Elwood agrees this is a useful way to frame the question. "From an evolutionary perspective, the only reason for pain that makes sense to me is that it enables long-term protection," he says. Pain may provide an animal with an additional, and memorable, means of focusing on a source of harm that helps it avoid it in future. If an animal's life span is not long enough to benefit from that - as is the case with most insects - then pain has no use. Similarly, some animals may simply be unable to avoid noxious stimuli in the first place. "Is a barnacle going to benefit from a bad experience?" Elwood says. "I doubt it."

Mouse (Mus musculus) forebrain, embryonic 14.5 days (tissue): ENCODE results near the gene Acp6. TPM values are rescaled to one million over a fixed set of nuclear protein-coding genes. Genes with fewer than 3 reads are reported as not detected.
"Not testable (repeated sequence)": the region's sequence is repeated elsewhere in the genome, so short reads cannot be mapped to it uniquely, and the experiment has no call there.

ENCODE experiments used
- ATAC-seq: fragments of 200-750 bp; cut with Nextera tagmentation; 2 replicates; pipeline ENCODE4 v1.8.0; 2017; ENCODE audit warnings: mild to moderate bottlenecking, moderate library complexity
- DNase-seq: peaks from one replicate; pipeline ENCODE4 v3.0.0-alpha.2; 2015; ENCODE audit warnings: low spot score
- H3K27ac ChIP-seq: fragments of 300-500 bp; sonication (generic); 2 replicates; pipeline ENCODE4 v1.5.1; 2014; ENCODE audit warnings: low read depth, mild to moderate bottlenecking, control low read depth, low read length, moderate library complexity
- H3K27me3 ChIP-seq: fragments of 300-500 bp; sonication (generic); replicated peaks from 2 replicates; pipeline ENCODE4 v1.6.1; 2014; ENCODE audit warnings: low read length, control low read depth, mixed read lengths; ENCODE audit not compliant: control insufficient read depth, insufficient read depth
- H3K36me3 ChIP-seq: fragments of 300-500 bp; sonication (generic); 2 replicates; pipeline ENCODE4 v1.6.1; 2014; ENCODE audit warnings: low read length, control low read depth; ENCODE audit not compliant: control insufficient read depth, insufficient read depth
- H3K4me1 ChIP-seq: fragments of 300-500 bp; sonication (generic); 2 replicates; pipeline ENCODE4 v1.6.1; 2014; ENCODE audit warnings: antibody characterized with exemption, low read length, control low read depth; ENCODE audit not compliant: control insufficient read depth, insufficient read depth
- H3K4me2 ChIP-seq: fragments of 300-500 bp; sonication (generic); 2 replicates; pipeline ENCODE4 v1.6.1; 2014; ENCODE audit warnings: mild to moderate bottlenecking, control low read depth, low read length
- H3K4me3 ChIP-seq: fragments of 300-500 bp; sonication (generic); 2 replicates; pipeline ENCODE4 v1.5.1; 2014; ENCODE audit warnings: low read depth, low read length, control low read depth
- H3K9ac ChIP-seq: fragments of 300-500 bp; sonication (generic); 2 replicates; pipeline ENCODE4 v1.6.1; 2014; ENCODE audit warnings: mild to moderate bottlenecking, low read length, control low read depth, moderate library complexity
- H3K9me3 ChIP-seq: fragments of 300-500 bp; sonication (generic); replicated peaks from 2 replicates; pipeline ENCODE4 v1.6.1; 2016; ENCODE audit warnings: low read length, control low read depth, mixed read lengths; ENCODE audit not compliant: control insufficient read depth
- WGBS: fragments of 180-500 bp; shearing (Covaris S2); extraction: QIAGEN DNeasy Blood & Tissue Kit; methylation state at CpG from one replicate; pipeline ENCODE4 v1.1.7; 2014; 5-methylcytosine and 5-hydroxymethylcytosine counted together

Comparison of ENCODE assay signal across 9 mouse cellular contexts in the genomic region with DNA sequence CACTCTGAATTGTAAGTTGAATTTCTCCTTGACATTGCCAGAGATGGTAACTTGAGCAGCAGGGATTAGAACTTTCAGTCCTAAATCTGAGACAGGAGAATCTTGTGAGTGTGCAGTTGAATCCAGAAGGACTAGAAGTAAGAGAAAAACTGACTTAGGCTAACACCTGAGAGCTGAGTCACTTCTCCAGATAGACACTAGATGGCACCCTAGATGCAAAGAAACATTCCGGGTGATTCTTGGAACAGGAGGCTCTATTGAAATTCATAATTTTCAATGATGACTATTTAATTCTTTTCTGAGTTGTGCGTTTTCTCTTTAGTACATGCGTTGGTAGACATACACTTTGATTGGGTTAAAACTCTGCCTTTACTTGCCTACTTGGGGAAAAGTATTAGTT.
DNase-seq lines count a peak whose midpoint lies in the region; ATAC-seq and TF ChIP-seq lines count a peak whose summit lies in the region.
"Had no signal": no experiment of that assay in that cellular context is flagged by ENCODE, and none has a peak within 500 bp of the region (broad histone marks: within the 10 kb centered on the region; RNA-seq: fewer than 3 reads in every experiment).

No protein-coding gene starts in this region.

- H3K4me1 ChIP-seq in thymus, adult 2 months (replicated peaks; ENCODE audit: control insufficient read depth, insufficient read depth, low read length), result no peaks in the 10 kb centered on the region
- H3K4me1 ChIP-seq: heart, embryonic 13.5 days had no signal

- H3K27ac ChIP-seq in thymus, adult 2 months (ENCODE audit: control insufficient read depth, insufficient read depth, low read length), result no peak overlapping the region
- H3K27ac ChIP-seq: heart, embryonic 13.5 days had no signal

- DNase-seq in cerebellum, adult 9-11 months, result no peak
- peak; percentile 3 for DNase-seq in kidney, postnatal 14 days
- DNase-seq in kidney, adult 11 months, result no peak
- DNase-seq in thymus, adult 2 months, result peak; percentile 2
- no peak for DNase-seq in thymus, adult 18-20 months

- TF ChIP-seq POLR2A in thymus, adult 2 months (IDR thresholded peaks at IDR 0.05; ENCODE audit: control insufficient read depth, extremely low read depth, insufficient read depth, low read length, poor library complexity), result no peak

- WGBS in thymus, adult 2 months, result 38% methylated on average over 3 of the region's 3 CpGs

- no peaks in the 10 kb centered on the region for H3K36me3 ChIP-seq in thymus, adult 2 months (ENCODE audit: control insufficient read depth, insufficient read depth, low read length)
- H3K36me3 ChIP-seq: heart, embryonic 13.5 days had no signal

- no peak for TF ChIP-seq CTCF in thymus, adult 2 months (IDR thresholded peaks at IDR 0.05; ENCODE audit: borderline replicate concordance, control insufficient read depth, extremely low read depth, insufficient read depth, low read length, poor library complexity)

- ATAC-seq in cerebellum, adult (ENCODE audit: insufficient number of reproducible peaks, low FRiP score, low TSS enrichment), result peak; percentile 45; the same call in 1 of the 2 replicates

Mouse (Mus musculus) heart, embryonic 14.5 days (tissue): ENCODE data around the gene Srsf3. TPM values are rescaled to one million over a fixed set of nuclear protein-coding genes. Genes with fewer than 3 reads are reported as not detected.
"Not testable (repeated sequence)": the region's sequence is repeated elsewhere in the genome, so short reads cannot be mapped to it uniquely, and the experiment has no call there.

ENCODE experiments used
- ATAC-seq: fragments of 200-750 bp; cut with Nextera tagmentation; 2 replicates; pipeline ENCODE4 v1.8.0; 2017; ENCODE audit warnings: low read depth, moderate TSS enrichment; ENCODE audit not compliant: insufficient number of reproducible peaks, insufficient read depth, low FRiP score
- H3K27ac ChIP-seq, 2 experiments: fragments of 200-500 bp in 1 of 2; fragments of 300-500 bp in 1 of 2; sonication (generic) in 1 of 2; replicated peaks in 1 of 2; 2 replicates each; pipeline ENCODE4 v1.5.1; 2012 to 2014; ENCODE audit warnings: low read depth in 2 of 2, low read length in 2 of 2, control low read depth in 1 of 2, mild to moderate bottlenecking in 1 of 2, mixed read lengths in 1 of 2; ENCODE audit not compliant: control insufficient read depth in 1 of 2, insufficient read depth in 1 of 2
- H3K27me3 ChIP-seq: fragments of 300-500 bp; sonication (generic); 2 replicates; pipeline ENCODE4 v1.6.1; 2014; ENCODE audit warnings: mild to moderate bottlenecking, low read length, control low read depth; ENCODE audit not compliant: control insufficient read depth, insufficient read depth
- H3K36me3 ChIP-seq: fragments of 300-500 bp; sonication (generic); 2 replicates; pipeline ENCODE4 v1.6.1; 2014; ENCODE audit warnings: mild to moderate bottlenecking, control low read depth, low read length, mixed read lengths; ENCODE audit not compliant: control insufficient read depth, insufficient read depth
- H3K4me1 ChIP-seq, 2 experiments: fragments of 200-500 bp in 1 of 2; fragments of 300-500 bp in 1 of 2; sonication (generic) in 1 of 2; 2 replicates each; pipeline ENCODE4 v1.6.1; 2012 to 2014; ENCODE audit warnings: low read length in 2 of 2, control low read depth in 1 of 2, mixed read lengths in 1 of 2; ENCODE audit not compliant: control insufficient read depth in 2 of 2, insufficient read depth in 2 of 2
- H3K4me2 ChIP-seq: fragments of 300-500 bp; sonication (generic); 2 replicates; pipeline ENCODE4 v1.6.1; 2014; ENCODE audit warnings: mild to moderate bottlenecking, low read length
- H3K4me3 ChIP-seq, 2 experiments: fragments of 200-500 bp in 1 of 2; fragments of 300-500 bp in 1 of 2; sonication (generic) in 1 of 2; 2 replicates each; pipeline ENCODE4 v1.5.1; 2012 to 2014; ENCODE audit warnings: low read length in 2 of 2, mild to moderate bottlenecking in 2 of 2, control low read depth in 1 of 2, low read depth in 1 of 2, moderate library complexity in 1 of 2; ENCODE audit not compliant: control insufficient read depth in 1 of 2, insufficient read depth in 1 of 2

Ultimately, we are up against the problem of consciousness. Like all subjective experience, pain remains private to each individual, leaving us only with educated guesses. But both Elwood and Crook have changed how they treat the invertebrates in their labs. They now use as few animals as possible and keep the potential for suffering to a minimum. And they are pushing others to do the same.
There are signs of change, too: Cephalopods at least now get some protection, in some parts of the world. "We are broadening our understanding of both pain and nociception," Crook says. "How can this not be interesting, even to the skeptics?"